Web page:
Brokaw, a strong enthusiast of Canada, is best known as the former anchor and managing editor of NBC Nightly News, and is the only person in NBC’s history to have hosted The Today Show, NBC Nightly News and Meet the Press. NBC’s average nightly prime time Olympic audience has been close to 30 million viewers, with nearly 35 million tuning in for the opening ceremonies. Given the time slot in advance of the closing ceremonies, which are also expected to draw over 35 million, they are sure to garner a similar audience for Operation Yellow Ribbon. So stay tuned February 28, to see some of our employees on this NBC special, and hear about the impact made by our people and the community of Gander.

**Video’s You are encouraged to watch They Will Move You**

**Amazing **Short Piece & this touches on Operation Yellow Ribbon. The airport you see is Gander, Newfoundland and there are several other shots of our beautiful province. It is very encouraging to see an American production offer so much respect & recognition to Canada, and it sheds light onto the future of American’s as a whole, learning more then just themselves. This is a very emotional piece and I am yet again blown away that it was American produced, and makes me further proud to call myself a Canadian & Newfoundlander (New Fun (really fast remember) Lander not LINDER. Bill showed you how to say it!!!).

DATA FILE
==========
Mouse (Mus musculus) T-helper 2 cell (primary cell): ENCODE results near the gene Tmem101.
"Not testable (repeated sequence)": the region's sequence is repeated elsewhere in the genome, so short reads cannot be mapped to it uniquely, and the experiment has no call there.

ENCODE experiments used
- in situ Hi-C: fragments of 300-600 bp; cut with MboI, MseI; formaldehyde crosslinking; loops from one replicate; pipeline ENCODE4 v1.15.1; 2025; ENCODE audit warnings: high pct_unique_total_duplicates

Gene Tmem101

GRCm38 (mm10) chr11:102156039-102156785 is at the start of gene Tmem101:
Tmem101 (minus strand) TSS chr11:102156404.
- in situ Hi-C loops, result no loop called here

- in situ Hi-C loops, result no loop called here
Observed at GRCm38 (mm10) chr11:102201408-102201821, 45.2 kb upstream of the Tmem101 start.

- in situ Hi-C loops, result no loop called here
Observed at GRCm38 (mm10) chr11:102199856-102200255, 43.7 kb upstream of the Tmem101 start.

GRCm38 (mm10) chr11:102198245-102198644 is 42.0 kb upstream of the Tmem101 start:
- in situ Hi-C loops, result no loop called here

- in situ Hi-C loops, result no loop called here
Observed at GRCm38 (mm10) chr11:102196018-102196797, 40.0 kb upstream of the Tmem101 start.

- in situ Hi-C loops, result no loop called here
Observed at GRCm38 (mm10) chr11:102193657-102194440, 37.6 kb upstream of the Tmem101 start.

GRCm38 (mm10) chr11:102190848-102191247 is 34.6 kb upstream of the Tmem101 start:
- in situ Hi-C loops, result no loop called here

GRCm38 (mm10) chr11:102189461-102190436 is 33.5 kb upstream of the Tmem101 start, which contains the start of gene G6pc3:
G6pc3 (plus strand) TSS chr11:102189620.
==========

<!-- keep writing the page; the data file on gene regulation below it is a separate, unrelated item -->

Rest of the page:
**Kevin Tuerff **talks about his ordeal getting grounded in Newfoundland and what he is doing as a show of gratitude.  You can reach Kevin & his initiative at his company Enviromedia or Via Twitter.com/enviromedia in the very amazing city of Austin, Texas (some of the nicest people there as well!). Kevin, hopefully you don’t mind me sending this along.


Another amazing ABC News Piece Angels of Hope Gander, Newfoundland


Tom Brokaw in Gander preparing for the NBC piece. Disclaimer: Ignore the Rap/explicit language intro as I am not sure what that is all about with Foxy Newfie, but thanks for putting this up.  Secondly, I don’t think Tom Brokaw was or would be nervous meeting the mayor of Gander, and not all Americans expect to get paid when helping others.  I understand what the mayor intended to say, however it may be misinterpreted, and come across as somewhat arrogant or ill informed. I do not know the mayor, however I understand Newfoundlanders, and our excitement. Americans are some of the most generous people on earth, however we all can do more and educate others on common sense acts of kindness while expecting nothing in return.


Twitter: Use the Hashtags #NBC & #NBCairBrokawGander9/11 to help get the full segment of this wonderful story aired.


Newfoundland Anthem Ode to Newfoundland


Great Newfoundland Song Saltwater Joys


We’ll Rant & We’ll Roar Great Big Sea


Mussels in the Corner Song Change Islands Kitchen Party

I put this in for a good laugh as I know someone in this video that was taken from footage many years ago and probably well before I was born.  The audio is not good so you will have to turn up your audio. If you think Gander is remote, then Change Island’s is a small island off of Newfoundland but they produced some fine talent over the years.  Looking good back there Del, and good on the Priest for stomping his feet as well!